WASHINGTON -- The U.S. airstrike that killed 22 at a medical clinic in northern Afghanistan over the weekend was requested by Afghan forces who reported being under Taliban fire, and was not sought by U.S. forces, the top commander of American and coalition forces in Afghanistan said Monday.
Gen. John F. Campbell made the statement at a hastily arranged Pentagon news conference. He said he was correcting an initial U.S. statement that said the airstrike had been in response to threats against U.S. forces.
"We have now learned that on Oct. 3, Afghan forces advised that they were taking fire from enemy positions and asked for air support from U.S. forces," Campbell said. "An airstrike was then called to eliminate the Taliban threat and several civilians were accidentally struck. This is different from the initial reports which indicated that U.S. forces were threatened and that the airstrike was called on their behalf."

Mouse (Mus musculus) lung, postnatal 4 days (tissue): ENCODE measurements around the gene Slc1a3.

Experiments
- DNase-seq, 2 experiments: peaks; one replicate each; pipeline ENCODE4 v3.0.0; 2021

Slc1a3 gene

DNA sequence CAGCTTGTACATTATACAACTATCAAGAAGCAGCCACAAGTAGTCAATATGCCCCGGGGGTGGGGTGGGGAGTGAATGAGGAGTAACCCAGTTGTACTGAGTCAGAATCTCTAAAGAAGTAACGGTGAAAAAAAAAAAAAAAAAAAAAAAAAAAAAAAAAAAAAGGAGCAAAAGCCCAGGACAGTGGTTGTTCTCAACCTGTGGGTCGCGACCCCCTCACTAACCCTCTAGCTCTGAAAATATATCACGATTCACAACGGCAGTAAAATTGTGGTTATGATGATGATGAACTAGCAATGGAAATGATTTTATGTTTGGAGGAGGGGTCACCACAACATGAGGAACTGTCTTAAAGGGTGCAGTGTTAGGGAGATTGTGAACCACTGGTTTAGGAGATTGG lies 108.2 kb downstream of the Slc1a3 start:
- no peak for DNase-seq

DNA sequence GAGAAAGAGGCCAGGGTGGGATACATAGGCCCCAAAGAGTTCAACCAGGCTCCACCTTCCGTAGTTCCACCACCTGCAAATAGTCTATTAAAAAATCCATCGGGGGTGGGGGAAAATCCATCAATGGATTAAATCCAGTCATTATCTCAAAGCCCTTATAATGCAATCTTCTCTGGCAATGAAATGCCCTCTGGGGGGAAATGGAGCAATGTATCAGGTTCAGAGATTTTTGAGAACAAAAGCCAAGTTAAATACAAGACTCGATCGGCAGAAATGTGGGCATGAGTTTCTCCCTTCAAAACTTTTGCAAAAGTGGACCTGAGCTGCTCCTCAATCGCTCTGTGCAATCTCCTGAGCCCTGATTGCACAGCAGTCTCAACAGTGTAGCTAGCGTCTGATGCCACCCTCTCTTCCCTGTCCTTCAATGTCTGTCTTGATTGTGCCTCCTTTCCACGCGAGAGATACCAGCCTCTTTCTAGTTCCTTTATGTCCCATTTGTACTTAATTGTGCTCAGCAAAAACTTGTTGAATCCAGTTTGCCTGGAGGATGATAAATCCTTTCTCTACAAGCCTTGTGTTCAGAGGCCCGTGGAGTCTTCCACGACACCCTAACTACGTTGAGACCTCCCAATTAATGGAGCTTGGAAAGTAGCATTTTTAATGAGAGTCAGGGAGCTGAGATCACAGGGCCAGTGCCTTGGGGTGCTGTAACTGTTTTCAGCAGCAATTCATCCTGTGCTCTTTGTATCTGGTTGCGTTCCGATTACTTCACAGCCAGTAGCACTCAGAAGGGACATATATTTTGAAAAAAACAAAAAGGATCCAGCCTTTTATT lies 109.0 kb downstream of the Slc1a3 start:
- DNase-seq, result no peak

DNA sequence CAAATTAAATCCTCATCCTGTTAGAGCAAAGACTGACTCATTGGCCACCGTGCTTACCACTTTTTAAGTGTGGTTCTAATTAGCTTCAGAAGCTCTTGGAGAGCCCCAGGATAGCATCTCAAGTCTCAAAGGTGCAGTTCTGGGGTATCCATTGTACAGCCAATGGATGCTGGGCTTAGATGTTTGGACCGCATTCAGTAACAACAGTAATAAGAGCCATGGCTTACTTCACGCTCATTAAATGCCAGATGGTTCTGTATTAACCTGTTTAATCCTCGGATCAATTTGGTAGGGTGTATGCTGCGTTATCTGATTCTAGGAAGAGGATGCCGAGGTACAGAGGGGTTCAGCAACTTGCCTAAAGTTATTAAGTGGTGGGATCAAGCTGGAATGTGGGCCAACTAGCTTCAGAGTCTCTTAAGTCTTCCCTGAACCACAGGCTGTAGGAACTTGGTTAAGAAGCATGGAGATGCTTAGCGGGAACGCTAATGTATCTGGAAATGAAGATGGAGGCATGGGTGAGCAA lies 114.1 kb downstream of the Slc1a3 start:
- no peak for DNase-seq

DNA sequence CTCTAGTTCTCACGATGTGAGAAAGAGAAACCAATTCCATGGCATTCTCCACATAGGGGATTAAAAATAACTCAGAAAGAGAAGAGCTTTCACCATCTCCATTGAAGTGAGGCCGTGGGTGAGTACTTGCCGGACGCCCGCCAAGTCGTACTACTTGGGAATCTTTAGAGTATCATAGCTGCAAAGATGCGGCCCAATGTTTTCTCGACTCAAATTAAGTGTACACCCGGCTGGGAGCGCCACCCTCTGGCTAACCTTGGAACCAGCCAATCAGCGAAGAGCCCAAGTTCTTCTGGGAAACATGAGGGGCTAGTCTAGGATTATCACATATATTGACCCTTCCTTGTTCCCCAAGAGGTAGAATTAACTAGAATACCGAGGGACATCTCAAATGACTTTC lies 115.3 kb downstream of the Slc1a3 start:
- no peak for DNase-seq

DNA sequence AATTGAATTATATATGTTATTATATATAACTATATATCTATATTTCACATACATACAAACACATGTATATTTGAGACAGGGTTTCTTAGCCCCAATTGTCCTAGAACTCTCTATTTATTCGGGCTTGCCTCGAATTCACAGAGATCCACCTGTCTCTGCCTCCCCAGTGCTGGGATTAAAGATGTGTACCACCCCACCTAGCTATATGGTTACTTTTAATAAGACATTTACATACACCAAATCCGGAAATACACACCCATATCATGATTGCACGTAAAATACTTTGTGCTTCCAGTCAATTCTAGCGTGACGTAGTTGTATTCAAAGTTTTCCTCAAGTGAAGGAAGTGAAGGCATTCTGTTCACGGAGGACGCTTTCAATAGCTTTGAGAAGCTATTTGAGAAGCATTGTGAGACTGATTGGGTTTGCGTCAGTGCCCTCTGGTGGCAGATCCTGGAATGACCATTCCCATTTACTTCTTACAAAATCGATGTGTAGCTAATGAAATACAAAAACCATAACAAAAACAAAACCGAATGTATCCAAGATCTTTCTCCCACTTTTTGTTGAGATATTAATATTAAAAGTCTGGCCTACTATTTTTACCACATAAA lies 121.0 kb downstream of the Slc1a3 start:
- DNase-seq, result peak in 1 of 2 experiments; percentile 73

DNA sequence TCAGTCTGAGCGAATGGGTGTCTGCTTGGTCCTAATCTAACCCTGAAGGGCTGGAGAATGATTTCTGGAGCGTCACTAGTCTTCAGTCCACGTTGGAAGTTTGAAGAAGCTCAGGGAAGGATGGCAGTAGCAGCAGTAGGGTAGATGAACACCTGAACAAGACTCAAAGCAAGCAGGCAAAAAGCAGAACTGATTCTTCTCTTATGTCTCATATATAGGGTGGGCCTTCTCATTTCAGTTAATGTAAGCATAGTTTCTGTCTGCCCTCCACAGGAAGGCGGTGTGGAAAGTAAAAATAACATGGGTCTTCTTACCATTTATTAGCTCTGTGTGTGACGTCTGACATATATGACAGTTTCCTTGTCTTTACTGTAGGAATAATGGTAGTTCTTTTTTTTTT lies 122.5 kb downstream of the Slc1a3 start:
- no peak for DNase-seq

His revised account does not clarify whether the clinic was targeted in error or whether other mistakes may have been made by U.S. forces.
"If errors were committed, we will acknowledge them," Campbell said.
He declined to provide more details, saying a military investigation is ongoing. He said he learned from the investigator that it was the Afghans, not the Americans, who requested the airstrike.
Campbell, whose headquarters is in Kabul, was in Washington on Monday because he is testifying before two congressional committees this week.